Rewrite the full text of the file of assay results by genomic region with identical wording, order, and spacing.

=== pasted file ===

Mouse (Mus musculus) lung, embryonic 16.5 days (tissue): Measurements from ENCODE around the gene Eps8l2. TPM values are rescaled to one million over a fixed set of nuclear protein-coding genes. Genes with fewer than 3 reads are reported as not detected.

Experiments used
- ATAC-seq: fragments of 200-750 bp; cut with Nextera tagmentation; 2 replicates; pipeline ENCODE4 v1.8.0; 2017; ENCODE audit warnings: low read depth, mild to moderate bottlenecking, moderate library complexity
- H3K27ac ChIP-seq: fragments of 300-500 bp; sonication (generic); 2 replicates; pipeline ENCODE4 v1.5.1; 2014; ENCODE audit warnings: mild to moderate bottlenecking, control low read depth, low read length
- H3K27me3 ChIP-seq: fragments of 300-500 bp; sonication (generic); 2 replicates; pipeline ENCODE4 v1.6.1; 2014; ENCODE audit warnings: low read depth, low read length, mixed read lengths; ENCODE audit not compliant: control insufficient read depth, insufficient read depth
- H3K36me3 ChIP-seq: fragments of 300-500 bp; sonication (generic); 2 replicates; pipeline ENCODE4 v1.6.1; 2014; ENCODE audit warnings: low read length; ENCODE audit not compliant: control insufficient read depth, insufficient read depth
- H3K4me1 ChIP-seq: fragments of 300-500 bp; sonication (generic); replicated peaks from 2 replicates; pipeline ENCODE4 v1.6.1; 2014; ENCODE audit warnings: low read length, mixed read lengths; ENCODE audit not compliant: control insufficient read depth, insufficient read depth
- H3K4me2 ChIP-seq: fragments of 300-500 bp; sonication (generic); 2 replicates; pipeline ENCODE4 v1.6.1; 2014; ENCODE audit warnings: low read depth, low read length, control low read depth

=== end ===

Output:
Mouse (Mus musculus) lung, embryonic 16.5 days (tissue): Measurements from ENCODE around the gene Eps8l2. TPM values are rescaled to one million over a fixed set of nuclear protein-coding genes. Genes with fewer than 3 reads are reported as not detected.

Experiments used
- ATAC-seq: fragments of 200-750 bp; cut with Nextera tagmentation; 2 replicates; pipeline ENCODE4 v1.8.0; 2017; ENCODE audit warnings: low read depth, mild to moderate bottlenecking, moderate library complexity
- H3K27ac ChIP-seq: fragments of 300-500 bp; sonication (generic); 2 replicates; pipeline ENCODE4 v1.5.1; 2014; ENCODE audit warnings: mild to moderate bottlenecking, control low read depth, low read length
- H3K27me3 ChIP-seq: fragments of 300-500 bp; sonication (generic); 2 replicates; pipeline ENCODE4 v1.6.1; 2014; ENCODE audit warnings: low read depth, low read length, mixed read lengths; ENCODE audit not compliant: control insufficient read depth, insufficient read depth
- H3K36me3 ChIP-seq: fragments of 300-500 bp; sonication (generic); 2 replicates; pipeline ENCODE4 v1.6.1; 2014; ENCODE audit warnings: low read length; ENCODE audit not compliant: control insufficient read depth, insufficient read depth
- H3K4me1 ChIP-seq: fragments of 300-500 bp; sonication (generic); replicated peaks from 2 replicates; pipeline ENCODE4 v1.6.1; 2014; ENCODE audit warnings: low read length, mixed read lengths; ENCODE audit not compliant: control insufficient read depth, insufficient read depth
- H3K4me2 ChIP-seq: fragments of 300-500 bp; sonication (generic); 2 replicates; pipeline ENCODE4 v1.6.1; 2014; ENCODE audit warnings: low read depth, low read length, control low read depth